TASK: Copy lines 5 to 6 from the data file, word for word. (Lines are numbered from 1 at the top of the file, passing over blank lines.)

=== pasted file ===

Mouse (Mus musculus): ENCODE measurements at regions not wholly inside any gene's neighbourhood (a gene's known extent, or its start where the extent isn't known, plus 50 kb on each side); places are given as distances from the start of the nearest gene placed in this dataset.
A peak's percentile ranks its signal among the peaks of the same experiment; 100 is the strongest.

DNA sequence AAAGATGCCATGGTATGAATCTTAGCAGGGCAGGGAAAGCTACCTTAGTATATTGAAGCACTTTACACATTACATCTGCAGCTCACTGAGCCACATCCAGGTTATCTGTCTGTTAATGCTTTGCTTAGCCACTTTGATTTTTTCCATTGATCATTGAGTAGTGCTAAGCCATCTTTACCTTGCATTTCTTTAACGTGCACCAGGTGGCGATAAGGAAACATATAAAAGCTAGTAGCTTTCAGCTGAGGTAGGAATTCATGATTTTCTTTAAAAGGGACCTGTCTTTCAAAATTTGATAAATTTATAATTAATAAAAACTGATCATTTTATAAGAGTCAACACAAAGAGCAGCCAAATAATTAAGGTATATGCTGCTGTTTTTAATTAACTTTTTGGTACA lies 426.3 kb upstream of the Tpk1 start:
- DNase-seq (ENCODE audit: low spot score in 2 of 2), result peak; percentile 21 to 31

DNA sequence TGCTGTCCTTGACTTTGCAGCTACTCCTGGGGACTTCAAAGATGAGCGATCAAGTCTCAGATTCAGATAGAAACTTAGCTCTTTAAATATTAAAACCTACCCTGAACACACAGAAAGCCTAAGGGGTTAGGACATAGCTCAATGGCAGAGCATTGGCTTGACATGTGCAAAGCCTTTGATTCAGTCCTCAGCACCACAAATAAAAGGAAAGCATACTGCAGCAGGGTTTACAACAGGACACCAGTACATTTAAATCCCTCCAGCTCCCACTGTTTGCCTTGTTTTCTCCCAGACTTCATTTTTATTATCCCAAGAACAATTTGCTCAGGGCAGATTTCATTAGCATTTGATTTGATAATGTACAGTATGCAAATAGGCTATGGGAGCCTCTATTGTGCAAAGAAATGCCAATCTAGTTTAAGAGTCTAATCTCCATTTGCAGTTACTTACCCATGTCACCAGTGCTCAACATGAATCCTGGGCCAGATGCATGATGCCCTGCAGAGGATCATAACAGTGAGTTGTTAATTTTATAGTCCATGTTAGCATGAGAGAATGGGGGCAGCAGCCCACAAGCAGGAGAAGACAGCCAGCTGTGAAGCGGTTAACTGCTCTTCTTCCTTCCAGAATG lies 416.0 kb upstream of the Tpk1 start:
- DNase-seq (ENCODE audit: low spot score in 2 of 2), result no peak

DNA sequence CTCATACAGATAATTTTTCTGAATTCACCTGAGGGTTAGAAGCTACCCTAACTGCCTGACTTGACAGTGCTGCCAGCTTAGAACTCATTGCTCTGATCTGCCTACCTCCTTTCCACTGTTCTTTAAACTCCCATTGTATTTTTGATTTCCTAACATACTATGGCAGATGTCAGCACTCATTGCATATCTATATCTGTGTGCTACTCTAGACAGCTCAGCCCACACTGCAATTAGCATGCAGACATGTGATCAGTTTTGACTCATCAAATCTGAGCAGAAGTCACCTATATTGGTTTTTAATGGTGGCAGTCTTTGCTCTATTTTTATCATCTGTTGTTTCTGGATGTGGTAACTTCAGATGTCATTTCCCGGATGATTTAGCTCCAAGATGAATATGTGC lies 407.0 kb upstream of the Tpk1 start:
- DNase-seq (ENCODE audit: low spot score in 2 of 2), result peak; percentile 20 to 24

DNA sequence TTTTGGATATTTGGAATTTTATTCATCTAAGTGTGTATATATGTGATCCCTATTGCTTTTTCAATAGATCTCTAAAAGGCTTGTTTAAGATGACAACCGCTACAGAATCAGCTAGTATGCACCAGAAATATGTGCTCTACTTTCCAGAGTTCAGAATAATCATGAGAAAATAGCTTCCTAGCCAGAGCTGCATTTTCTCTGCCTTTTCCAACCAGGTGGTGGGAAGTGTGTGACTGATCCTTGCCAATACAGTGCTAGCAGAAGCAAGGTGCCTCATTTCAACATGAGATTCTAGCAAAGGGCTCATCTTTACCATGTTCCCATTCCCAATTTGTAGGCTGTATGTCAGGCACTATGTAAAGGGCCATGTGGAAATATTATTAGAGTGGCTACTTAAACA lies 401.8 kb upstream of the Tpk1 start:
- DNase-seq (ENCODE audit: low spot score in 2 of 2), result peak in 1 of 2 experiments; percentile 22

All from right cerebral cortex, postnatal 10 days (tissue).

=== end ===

DNA sequence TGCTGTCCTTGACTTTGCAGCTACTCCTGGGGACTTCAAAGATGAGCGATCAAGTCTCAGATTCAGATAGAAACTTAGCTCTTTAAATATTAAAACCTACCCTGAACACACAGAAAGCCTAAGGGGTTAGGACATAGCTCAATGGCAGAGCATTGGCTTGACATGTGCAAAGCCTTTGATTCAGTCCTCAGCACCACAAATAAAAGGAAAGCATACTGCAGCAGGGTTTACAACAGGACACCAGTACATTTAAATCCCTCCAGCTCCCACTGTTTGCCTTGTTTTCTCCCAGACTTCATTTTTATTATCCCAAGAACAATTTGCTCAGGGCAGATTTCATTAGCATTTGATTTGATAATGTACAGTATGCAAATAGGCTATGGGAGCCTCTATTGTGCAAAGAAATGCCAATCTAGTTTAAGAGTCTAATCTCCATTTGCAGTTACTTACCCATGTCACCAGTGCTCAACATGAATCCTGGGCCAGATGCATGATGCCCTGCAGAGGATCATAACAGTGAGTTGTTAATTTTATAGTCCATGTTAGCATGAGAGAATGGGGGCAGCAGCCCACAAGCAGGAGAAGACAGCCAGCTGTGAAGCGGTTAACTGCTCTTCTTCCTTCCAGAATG lies 416.0 kb upstream of the Tpk1 start:
- DNase-seq (ENCODE audit: low spot score in 2 of 2), result no peak